“Joseph Smith: Prophet of the Restoration,” Liahona, June 2006, 16–20
The world in general would not have noted the birth of a baby boy to a struggling farm family in rural Vermont on December 23, 1805. The event was little noticed on earth, but not so in the heavens. This birth had been long ago prophesied, even down to the name of the baby—Joseph (see 2 Ne. 3:15).
This obscure boy was only 14 when the heavens opened to him in a vision of God the Father and His Son, and young Joseph later learned that his name “should be had for good and evil among all nations” (JS—H 1:33).
Today his name lives for good in the hearts of millions. His story is told in a new movie, Joseph Smith The Prophet of the Restoration. These scenes are taken from that film, which is now being shown in many Church visitors’ centers around the world.
How do you tell in 68 minutes the story of someone whose accomplishments were larger than life? In this case, with long-range planning, intense preparation, prayer—and the kind of help that film production companies ordinarily do not get. Those involved in filming Joseph Smith The Prophet of the Restoration can attest that there was help with the project beyond what they could have accomplished on their own—help, for example, with casting lead actors and with two perfect days for scheduled filming in the middle of a run of bad weather.
The result is a film that depicts the Prophet Joseph Smith as a man with human qualities but with extraordinary ability to respond to divine direction and to lead others according to that direction.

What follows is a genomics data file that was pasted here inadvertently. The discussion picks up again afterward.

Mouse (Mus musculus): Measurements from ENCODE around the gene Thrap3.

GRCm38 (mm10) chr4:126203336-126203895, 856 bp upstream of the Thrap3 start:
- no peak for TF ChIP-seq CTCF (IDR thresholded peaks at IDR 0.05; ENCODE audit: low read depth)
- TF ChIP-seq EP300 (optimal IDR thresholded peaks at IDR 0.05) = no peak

Production of the film required careful coordination and planning. For example:
Filming took place over several months in Nauvoo; Upstate New York; the historic Upper Canada Village near Ottawa; Lincoln’s New Salem Village near Springfield, Illinois; the Mississippi River; Manchester, England; and the Church’s Motion Picture Studio near Brigham Young University in Provo, Utah.
The film has a principal cast of about 40 individuals. A crew of more than 100 took part in the production, and some scenes included up to 300 local actors as extras. In addition, many locals were hired to help with makeup, hairdressing, and so on, for on-location shooting.
Wardrobes were extensively researched to create costumes authentic to the early 1800s.
The film was produced under the direction of the First Presidency and through the Church’s Audiovisual Department. It premiered on December 17, 2005, one week before the 200th anniversary of Joseph Smith’s birth, in the Legacy Theater of the Joseph Smith Memorial Building on Temple Square.